SQL Server Merge Replication: Update existing merge articles in bulk

Whenever you start to scale things up with SQL Server Merge Replication automation becomes essential.

This becomes very apparent when there are many subscribers connected to the publisher or when the number of articles that make up your publication is large.

As part of this blog post, I am going to demonstrate how to speed up the process of changing multiple merge replication articles at the same time by way of a SQL script.

Updating articles individually

As expected, whenever it comes time to automate something with SQL Server Merge Replication, SQL is the tool that is used to get the job done.

Let’s start off by looking at how we can update the settings of an article individually via SQL before we progress to updating articles in bulk.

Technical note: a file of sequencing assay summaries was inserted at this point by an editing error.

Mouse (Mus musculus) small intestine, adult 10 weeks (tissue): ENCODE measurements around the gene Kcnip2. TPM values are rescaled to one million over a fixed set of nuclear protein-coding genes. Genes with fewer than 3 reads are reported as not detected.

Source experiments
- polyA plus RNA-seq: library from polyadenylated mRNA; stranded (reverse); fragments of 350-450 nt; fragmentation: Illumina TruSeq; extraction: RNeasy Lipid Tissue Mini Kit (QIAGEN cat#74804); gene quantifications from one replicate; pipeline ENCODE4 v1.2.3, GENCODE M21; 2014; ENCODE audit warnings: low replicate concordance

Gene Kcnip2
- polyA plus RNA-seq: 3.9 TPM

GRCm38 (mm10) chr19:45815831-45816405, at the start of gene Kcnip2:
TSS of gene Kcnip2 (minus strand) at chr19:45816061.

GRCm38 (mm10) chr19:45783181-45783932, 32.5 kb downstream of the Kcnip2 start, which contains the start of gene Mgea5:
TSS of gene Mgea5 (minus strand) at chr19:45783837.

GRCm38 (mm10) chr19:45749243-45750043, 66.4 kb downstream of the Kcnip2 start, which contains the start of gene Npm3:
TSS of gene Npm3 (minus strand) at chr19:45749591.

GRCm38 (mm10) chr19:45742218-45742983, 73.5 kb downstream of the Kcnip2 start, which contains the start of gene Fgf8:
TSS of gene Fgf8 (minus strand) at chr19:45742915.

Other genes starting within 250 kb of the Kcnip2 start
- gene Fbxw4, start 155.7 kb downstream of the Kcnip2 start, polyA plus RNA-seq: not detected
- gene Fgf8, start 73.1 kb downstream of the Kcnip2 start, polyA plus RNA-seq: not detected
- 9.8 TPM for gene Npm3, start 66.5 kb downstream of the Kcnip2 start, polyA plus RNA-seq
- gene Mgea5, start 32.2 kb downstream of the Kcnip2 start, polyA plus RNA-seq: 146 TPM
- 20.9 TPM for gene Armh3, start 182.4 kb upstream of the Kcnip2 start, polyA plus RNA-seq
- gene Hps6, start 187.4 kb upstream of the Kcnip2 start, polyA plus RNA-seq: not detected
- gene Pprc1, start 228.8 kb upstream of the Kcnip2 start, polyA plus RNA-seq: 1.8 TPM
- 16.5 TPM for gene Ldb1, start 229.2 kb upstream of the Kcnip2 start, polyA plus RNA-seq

sp_changemergearticle

There is a handy replication stored procedure called sp_changemergearticle which can be used to change the settings of an existing Merge Replication article programmatically.

Below is an example of how to execute sp_changemergearticle.

EXEC sp_changemergearticle 
    @publication               = N'MyPublication',
    @article                   = N'DimProduct',
    @property                  = N'stream_blob_columns',
    @value                     = N'true',
    @force_invalidate_snapshot = 0,
    @force_reinit_subscription = 0;

In the above example, the publication and article to update are specified, as well as the name of the article property and the value to which that property should be set to.

Lastly, the options to invalidate the snapshot and reinitialise any associated subscriptions are configured. These can be set to either 1 or o to turn the settings on or off respectively.